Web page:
The Differences Between Each Type of Hepatitis
Hepatitis is inflammation of your liver, and it's most commonly caused by one of five viruses: hepatitis A, B, C, D or E.
Each virus is similar in multiple ways, but each has its own important differences.
What are the similarities between the viruses?
Hepatitis viruses infect tens of thousands of people every year. Additionally, all hepatitis viruses cause very similar symptoms:
- Abdominal pain
- Dark urine
No matter what type you of hepatitis you are diagnosed with, it's important to treat it as soon as possible.
A Breakdown of Hepatitis A, B, C, D & E
Hepatitis A can be transmitted after ingesting food or fluids contaminated with the feces of an infected person. This most commonly occurs within families and other households where one person is infected and handles the food of others without washing their hands.
Most people who develop an acute infection recover without lasting damage, but the disease is potentially fatal for seniors and those with underlying liver disease. The best way to prevent hepatitis A infection is to get the vaccine, which can be administered as early as 12 months old.
The hepatitis B virus is mostly transmitted from mother to child at birth, but it can also spread through sexual contact or by sharing contaminated needles and syringes.
This acute infection is most common among infants and young children, but patients typically recover with no lasting liver damage, and the virus is rarely fatal, according to the World Health Organization (WHO).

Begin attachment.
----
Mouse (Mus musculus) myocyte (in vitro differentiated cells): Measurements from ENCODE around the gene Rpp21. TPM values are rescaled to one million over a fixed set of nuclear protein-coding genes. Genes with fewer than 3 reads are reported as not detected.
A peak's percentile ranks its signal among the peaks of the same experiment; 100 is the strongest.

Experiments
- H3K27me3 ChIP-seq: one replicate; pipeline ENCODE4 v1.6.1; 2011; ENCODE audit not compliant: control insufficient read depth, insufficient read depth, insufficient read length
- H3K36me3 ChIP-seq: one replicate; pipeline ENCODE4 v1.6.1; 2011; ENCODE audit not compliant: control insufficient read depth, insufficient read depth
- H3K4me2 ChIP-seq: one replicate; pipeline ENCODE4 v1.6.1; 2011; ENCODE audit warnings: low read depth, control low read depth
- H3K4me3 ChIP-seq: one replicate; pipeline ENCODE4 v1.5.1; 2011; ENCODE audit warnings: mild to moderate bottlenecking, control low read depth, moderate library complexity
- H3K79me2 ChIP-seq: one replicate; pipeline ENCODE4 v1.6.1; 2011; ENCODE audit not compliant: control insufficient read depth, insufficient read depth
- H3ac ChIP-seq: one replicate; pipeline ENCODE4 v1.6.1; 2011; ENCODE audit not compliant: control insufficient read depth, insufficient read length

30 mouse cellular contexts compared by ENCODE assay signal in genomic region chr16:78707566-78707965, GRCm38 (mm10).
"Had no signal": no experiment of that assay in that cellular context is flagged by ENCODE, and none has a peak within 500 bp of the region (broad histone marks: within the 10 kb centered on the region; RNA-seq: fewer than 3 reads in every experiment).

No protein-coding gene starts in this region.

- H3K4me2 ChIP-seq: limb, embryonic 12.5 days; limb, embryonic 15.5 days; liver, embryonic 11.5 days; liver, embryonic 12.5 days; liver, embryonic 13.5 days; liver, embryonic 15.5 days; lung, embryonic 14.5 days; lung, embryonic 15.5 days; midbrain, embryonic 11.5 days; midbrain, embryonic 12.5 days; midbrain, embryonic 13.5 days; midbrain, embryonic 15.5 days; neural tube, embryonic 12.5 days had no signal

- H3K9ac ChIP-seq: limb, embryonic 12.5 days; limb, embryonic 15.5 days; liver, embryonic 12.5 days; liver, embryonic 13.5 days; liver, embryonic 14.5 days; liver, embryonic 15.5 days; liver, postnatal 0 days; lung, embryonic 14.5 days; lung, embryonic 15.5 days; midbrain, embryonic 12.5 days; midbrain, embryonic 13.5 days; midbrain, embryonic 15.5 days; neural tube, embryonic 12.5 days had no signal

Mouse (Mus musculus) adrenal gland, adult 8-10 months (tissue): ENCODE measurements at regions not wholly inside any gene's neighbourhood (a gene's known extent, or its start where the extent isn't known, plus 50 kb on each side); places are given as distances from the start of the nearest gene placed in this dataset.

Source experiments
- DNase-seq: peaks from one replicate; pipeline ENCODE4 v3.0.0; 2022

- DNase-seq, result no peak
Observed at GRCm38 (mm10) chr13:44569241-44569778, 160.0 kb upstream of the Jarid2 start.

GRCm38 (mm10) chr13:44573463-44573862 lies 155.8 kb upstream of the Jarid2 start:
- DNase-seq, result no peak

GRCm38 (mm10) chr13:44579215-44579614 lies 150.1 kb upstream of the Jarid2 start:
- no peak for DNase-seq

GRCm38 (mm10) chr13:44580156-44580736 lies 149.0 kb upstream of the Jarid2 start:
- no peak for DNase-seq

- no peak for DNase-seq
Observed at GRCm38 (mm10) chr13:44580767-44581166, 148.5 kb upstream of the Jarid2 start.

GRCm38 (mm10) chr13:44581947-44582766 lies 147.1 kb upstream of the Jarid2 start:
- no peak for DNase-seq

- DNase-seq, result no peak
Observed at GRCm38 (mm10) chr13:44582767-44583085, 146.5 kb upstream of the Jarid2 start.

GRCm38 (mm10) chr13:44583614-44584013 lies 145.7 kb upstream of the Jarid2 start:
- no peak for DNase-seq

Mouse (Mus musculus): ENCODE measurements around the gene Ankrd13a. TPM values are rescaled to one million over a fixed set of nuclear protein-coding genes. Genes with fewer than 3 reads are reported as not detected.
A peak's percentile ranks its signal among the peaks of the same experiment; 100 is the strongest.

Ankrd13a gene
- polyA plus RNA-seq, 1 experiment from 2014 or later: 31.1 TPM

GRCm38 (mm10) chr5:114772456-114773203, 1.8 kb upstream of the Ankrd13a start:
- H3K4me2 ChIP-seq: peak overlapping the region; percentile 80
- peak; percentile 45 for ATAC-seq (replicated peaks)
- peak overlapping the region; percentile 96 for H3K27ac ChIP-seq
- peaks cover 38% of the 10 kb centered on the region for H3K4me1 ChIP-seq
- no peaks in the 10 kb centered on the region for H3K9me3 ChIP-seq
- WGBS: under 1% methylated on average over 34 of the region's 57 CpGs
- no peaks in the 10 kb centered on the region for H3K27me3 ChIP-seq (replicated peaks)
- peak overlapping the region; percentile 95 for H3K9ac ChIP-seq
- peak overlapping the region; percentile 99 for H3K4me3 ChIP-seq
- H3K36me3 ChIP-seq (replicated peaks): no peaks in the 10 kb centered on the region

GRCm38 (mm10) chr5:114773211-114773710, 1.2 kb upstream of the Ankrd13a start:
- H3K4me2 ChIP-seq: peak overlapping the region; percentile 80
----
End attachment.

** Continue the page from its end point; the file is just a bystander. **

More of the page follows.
The hepatitis B vaccine is the most effective way to prevent the spread of the disease. The first dose of a four-dose series can be administered within 24 hours of your child's birth.
The only hepatitis virus that is not vaccine-preventable, hepatitis C is transmitted through exposure to contaminated blood.
Various ways the virus is commonly transmitted include contaminated syringes, needles, unscreened blood transfusions and sexual practices that lead to the exposure of blood.
Chronic infection occurs in more than half of newly infected persons. Up to one-in-four will develop cirrhosis over 10-20 years, putting them at increased risk for liver cancer.
Check out Am I at Risk for Hep C? with Dr. Diego Lopez de Castilla, physician at EvergreenHealth Infectious Disease Care.
Hepatitis D & E
Hepatitis D only infects those with hepatitis B and can result in more serious disease and worse outcomes. A person can get hepatitis D at the same time as hepatitis B or get infected after first being infected with hepatitis B.
Hepatitis E is similar to hepatitis A in that it is transmitted through contaminated water and food, with outbreaks most commonly occurring in developing parts of the world. Vaccines exist for hepatitis E, but they are not always widely available.
Is hepatitis treatable?
Hepatitis treatment ultimately depends on which hepatitis virus you've been infected with. Hepatitis A and B have no specific medication, but infection is best addressed through supportive treatment.
If hepatitis B develops into a chronic infection, you should regularly monitor for signs of liver disease and ask your doctor about antiviral medications.
If you are infected with hepatitis C and require treatment, there are a variety of antiviral treatments for patients. For most patients, hepatitis C can be cured in just eight to 12 weeks of treatment.